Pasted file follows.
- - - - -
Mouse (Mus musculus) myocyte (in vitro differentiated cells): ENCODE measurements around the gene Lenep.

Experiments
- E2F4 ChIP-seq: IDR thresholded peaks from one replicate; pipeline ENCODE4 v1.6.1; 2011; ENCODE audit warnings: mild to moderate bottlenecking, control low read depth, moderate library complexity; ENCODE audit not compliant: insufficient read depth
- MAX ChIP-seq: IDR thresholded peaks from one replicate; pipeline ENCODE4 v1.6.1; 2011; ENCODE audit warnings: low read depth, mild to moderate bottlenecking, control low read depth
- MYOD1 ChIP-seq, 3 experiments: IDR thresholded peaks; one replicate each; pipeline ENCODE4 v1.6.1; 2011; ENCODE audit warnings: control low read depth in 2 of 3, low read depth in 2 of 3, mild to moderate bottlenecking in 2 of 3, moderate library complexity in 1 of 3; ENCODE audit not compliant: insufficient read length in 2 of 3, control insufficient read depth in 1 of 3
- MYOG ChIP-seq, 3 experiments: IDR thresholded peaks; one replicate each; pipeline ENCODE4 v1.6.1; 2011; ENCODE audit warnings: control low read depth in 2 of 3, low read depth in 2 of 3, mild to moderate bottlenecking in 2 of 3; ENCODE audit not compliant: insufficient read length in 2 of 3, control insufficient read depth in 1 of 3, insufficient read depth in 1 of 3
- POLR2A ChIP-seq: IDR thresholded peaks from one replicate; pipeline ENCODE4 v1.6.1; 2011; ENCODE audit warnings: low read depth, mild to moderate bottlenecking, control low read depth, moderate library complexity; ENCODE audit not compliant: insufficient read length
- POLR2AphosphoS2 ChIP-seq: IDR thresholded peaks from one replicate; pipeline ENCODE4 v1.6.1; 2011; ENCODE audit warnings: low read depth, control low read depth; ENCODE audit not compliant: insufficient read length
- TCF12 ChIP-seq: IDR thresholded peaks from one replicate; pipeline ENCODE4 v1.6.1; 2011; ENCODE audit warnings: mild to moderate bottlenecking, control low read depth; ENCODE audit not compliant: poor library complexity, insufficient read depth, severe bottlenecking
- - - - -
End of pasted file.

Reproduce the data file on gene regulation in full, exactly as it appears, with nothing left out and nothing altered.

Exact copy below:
Mouse (Mus musculus) myocyte (in vitro differentiated cells): ENCODE measurements around the gene Lenep.

Experiments
- E2F4 ChIP-seq: IDR thresholded peaks from one replicate; pipeline ENCODE4 v1.6.1; 2011; ENCODE audit warnings: mild to moderate bottlenecking, control low read depth, moderate library complexity; ENCODE audit not compliant: insufficient read depth
- MAX ChIP-seq: IDR thresholded peaks from one replicate; pipeline ENCODE4 v1.6.1; 2011; ENCODE audit warnings: low read depth, mild to moderate bottlenecking, control low read depth
- MYOD1 ChIP-seq, 3 experiments: IDR thresholded peaks; one replicate each; pipeline ENCODE4 v1.6.1; 2011; ENCODE audit warnings: control low read depth in 2 of 3, low read depth in 2 of 3, mild to moderate bottlenecking in 2 of 3, moderate library complexity in 1 of 3; ENCODE audit not compliant: insufficient read length in 2 of 3, control insufficient read depth in 1 of 3
- MYOG ChIP-seq, 3 experiments: IDR thresholded peaks; one replicate each; pipeline ENCODE4 v1.6.1; 2011; ENCODE audit warnings: control low read depth in 2 of 3, low read depth in 2 of 3, mild to moderate bottlenecking in 2 of 3; ENCODE audit not compliant: insufficient read length in 2 of 3, control insufficient read depth in 1 of 3, insufficient read depth in 1 of 3
- POLR2A ChIP-seq: IDR thresholded peaks from one replicate; pipeline ENCODE4 v1.6.1; 2011; ENCODE audit warnings: low read depth, mild to moderate bottlenecking, control low read depth, moderate library complexity; ENCODE audit not compliant: insufficient read length
- POLR2AphosphoS2 ChIP-seq: IDR thresholded peaks from one replicate; pipeline ENCODE4 v1.6.1; 2011; ENCODE audit warnings: low read depth, control low read depth; ENCODE audit not compliant: insufficient read length
- TCF12 ChIP-seq: IDR thresholded peaks from one replicate; pipeline ENCODE4 v1.6.1; 2011; ENCODE audit warnings: mild to moderate bottlenecking, control low read depth; ENCODE audit not compliant: poor library complexity, insufficient read depth, severe bottlenecking